Milan, a metropolis in Italy’s northern Lombardy region, is a global capital of fashion and design. Home to the national stock exchange, it’s a financial hub also known for its high-end restaurants and shops. The Gothic Duomo di Milano cathedral and the Santa Maria delle Grazie convent, housing Leonardo da Vinci’s mural “The Last Supper,” testify to centuries of art and culture.

Milan is considered a leading alpha global city, with strengths in the fields of art, chemicals, commerce, design, education, entertainment, fashion, finance, healthcare, media (communication), services, research and tourism. Its business district hosts Italy’s stock exchange (Italian: Borsa Italiana), and the headquarters of national and international banks and companies. In terms of GDP, Milan is the wealthiest city in Italy, has the third-largest economy among EU cities after Paris and Madrid, and is the wealthiest among EU non-capital cities. Milan is viewed along with Turin as the southernmost part of the Blue Banana urban development corridor (also known as the “European Megalopolis”), and one of the Four Motors for Europe.

The city’s role as a major political centre dates back to the late antiquity, when it served as the capital of the Western Roman Empire, while from the 12th century until the 16th century, Milan was one of the largest European cities, and a major trade and commercial centre, consequently becoming the capital of the Duchy of Milan, which was one of the greatest political, artistic and fashion forces in the Renaissance. Despite losing much of its political and cultural importance in the early modern period, the city regained its status as a major economic and political centre, being considered today as the industrial and financial capital of Italy.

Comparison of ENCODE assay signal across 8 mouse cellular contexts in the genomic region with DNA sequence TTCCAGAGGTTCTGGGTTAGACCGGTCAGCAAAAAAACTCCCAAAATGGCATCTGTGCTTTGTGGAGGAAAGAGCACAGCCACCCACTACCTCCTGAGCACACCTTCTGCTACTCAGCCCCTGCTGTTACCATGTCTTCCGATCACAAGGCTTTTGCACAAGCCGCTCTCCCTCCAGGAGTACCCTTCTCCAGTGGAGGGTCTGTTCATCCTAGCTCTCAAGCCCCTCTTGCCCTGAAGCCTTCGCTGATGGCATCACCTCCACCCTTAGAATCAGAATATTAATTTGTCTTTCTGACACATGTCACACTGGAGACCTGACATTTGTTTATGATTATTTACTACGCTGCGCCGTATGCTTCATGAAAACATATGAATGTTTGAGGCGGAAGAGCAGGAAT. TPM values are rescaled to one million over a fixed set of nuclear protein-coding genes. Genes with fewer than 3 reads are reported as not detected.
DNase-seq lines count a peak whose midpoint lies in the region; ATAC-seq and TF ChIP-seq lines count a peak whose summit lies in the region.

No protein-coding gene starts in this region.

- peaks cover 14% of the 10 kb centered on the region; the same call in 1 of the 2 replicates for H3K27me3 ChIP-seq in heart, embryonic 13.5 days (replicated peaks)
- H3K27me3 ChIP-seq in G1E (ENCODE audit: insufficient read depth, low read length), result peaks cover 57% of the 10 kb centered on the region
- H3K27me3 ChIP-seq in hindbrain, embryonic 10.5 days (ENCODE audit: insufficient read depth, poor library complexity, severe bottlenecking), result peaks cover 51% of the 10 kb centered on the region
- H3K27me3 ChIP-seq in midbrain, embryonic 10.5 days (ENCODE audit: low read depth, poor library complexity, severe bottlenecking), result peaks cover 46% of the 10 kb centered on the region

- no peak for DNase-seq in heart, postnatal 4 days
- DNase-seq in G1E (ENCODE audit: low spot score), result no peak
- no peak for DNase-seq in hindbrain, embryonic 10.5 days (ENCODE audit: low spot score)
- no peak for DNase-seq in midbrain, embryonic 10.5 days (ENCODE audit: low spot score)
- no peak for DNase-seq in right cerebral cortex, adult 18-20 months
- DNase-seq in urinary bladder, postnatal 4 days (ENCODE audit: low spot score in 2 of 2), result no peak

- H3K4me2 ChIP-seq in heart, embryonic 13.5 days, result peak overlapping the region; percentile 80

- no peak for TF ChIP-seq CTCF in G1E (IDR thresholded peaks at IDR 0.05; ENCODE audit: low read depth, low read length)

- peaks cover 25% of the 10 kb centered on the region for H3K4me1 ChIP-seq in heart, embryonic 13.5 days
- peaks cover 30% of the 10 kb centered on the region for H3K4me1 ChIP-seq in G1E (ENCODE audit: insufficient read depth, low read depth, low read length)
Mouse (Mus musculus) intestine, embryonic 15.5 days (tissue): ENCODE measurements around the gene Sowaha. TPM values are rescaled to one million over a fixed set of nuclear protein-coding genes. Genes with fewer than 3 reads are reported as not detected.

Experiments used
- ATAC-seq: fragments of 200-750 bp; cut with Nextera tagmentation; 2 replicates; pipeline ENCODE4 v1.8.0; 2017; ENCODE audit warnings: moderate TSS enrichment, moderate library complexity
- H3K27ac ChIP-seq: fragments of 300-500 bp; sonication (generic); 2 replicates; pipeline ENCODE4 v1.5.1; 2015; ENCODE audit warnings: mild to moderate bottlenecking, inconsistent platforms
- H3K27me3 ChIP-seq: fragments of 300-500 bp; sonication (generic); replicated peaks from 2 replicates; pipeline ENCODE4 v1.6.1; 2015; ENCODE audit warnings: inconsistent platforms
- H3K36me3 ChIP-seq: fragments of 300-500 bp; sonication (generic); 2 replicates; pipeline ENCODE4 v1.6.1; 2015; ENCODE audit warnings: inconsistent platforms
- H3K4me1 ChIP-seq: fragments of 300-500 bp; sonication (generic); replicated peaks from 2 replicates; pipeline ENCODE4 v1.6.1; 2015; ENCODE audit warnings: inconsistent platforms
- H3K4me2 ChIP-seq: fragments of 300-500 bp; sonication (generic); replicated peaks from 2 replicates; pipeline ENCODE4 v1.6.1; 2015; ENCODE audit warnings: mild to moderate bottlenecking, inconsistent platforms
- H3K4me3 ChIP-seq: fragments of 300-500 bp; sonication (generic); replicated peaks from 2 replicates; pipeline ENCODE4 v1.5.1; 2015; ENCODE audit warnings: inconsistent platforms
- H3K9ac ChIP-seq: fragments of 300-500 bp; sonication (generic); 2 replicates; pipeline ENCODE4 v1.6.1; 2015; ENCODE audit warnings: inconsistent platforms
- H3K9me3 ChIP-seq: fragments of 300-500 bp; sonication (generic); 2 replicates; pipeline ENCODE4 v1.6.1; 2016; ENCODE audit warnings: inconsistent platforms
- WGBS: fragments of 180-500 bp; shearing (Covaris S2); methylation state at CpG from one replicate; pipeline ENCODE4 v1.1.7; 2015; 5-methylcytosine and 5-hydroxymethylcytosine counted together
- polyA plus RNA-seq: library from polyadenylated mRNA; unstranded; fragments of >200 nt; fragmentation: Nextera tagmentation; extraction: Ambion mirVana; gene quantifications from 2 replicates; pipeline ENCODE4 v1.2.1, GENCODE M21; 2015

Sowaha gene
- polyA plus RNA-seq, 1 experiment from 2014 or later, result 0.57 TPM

1.Leonardo da Vinci’s Last Supper

Leonardo da Vinci's Last Supper

The Last Supper is a mural painting by the Italian High Renaissance artist Leonardo da Vinci, dated to c. 1495–1498.

The Gothic brick church of Santa Maria delle Grazie, in the Corso Magenta, was begun about 1465, and its massive six-sided dome in the finest Early Renaissance style was designed by Bramante, one of Italy’s most influential Renaissance architects.

The church – and adjoining refectory, which holds Leonardo da Vinci’s Last Supper – were badly damaged in World War II, and during the repair work, old sgraffito paintings in the dome were brought to light. At the end of the north aisle is the Baroque chapel of the Madonna delle Grazie, with an altarpiece of the Madonna.

But the reason most tourists visit Santa Maria delle Grazie is to see da Vinci’s most famous work, painted on the refectory wall of the former Dominican monastery. The Cenacolo Vinciano, as it is called here, was painted on the wall in tempera between 1495 and 1497.

The work was commissioned as part of a plan of renovations to the church and its convent buildings by Leonardo’s patron Ludovico Sforza, Duke of Milan. In order to permit his inconsistent painting schedule and frequent revisions, it is painted with materials that allowed for regular alterations: tempera on gesso, pitch, and mastic. Due to the methods used, a variety of environmental factors, and intentional damage, little of the original painting remains today despite numerous restoration attempts, the last being completed in 1999. Housed in the refectory of the Convent of Santa Maria delle Grazie in Milan, Italy, The Last Supper is his largest work, aside from the Sala delle Asse.